Better Not Want Health and Housing: How the Quebec Government Fails Trans Migrants

Florence Ashley
6 min readFeb 7, 2017

Non-citizens of Canada are allowed to change their gender marker on federal documentation if they can prove that they are unable to change it on their birth certificate. Unfortunately, it remains impossible to change their name on federal documentation without a prior change whether in the person’s country of origin or through a province. Having your name changed on federal documentation is crucial, because it enables you to prove your identity, and would most likely enable you to change your name on your health insurance card and driver’s licence, as the Quebec government delegates to the federal government the function of establishing the civil status of immigrants.

Outside of Quebec, it is relatively easy to change your legal name. Non-citizens in all other provinces and territories can change their name under condition of having been domiciled in the province for a certain period, ranging from no explicit length to one year depending on the jurisdiction. Although a number of provinces used to require citizenship, this requirement was removed a long time ago, as the jurists consulted were of the opinion that the requirement was unnecessary. As early as 1971, a report on the Change of Name Act by the Ontario Law Reform Commission took the position that there existed no good reason to require citizenship for name changes. The report recommended removing this requirement, and the Ontario government acted upon the recommendation.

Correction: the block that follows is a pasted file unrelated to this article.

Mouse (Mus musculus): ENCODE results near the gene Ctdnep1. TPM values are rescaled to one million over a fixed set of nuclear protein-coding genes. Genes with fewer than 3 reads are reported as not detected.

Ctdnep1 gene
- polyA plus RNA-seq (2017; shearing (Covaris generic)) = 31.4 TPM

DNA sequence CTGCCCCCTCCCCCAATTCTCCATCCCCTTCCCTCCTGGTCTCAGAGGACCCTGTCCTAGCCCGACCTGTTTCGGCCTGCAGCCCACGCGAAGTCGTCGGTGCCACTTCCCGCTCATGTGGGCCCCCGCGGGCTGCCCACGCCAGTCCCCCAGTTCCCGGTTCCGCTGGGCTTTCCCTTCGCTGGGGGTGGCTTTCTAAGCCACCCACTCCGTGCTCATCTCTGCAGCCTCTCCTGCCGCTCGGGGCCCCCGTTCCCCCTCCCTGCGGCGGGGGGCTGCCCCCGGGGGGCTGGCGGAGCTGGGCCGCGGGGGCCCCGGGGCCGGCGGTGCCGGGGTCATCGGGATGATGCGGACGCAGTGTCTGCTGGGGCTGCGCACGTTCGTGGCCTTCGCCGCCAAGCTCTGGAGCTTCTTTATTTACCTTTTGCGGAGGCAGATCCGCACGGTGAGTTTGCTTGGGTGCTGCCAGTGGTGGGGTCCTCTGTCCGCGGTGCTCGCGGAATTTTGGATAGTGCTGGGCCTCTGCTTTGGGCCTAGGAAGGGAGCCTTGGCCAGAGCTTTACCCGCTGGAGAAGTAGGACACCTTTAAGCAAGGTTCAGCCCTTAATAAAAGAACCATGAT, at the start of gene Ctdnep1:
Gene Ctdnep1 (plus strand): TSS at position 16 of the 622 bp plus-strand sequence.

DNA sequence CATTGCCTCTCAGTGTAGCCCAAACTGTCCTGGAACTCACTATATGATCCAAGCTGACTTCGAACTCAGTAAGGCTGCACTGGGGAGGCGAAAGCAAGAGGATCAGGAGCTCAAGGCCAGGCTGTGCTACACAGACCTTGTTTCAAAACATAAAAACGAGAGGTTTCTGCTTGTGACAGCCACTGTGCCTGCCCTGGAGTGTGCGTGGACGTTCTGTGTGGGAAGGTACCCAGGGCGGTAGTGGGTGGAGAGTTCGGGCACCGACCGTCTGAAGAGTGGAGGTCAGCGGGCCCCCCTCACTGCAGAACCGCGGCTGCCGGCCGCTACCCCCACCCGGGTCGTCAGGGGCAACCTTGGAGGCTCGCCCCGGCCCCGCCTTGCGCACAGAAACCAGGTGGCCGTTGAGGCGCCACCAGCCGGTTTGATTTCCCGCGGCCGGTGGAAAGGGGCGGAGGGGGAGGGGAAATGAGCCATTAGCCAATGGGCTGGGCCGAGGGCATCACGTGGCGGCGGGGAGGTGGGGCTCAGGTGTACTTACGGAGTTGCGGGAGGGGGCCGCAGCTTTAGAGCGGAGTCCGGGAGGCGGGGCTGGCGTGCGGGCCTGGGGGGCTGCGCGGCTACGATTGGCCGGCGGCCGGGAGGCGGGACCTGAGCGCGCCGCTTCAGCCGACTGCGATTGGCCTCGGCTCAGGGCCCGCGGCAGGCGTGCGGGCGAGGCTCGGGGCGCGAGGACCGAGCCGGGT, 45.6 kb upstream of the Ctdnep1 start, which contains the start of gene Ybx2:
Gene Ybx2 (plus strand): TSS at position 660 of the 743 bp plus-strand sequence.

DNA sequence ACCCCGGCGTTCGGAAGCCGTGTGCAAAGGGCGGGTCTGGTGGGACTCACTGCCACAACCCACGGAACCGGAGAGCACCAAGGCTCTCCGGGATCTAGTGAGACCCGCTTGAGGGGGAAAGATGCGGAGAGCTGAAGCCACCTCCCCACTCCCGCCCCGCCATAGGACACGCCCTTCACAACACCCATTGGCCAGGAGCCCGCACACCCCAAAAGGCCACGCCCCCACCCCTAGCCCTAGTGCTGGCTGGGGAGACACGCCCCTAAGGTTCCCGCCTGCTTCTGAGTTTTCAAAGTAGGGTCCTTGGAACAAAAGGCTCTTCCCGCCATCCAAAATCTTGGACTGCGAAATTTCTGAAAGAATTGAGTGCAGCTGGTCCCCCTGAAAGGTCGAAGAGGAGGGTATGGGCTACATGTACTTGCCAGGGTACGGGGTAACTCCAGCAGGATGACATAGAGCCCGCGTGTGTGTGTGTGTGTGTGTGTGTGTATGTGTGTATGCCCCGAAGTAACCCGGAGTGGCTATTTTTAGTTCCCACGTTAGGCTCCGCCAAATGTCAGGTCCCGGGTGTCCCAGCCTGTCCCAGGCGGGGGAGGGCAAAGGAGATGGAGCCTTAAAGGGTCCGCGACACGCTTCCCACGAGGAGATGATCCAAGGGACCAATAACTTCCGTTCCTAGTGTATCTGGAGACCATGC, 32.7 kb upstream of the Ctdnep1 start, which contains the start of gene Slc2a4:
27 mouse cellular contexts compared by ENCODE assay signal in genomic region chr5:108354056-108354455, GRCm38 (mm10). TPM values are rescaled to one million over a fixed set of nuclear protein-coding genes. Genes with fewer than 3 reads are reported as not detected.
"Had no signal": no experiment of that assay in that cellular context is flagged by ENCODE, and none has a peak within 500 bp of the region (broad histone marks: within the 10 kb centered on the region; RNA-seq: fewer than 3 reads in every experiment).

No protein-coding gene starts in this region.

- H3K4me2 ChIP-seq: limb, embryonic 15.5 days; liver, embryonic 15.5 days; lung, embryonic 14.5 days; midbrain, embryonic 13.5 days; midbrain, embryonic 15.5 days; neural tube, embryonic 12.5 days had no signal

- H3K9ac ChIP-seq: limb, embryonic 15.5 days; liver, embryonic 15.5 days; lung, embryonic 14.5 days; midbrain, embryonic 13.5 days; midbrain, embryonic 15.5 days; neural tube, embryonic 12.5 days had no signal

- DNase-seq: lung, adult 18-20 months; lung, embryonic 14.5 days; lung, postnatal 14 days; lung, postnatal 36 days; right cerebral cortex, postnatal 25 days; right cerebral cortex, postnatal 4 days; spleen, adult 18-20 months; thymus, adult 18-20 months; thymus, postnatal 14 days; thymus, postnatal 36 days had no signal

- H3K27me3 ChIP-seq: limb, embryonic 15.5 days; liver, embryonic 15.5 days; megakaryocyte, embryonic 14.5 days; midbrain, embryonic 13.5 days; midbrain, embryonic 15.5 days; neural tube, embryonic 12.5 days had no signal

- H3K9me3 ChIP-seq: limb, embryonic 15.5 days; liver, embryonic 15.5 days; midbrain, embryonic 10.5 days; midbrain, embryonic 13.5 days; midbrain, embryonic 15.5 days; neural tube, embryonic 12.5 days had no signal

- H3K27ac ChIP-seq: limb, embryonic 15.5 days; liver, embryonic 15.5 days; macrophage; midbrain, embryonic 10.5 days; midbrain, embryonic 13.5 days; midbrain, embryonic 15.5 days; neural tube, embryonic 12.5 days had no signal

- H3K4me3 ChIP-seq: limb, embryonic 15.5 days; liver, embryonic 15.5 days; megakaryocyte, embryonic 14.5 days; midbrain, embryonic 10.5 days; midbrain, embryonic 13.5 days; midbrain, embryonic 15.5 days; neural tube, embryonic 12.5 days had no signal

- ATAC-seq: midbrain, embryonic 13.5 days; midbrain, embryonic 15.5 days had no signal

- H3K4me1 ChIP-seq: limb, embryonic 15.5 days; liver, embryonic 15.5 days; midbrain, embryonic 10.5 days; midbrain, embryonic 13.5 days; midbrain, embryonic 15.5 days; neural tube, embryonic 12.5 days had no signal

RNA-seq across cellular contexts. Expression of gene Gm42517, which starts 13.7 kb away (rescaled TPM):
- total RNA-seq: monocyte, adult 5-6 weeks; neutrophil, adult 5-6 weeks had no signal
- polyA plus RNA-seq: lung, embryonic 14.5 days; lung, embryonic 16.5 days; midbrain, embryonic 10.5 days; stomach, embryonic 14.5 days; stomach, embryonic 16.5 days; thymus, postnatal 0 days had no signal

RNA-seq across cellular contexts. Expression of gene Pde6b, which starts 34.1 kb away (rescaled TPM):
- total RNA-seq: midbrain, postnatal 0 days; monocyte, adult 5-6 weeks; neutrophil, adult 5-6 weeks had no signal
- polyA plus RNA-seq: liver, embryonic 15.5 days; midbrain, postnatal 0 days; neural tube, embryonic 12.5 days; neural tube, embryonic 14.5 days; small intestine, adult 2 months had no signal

Quebec is the only province in which legal name change remains impossible for non-citizens. Yet, obtaining citizenship can easily take more than 7 years if the demand isn’t rejected. A number of people are reluctant to ask for Canadian citizenship — I know my grandfather was and he indeed did not become a Canadian citizen until dual citizenship with his country of birth was allowed. If this is not an insurmountable situation for people who, like my grandfather, are cisgender, it creates multiple difficulties for transgender migrants. Trans migrants are disproportionately vulnerable to harassment, discrimination, and violence. Lack of gender-concordant identification creates barriers when seeking employment, seeking housing, interacting with governmental institutions, making use of the healthcare system, and accessing a number of services available to the public. Every time you have to show identification, you’re at risk. Many individuals opt to avoid those situations entirely, however damaging avoiding healthcare or employment may be. This state of affairs causes considerable psychological distress to trans migrants and is an obstacle to their health and full participation in public life.

Multiple rationales have been put forward to justify the current state of the law in Quebec.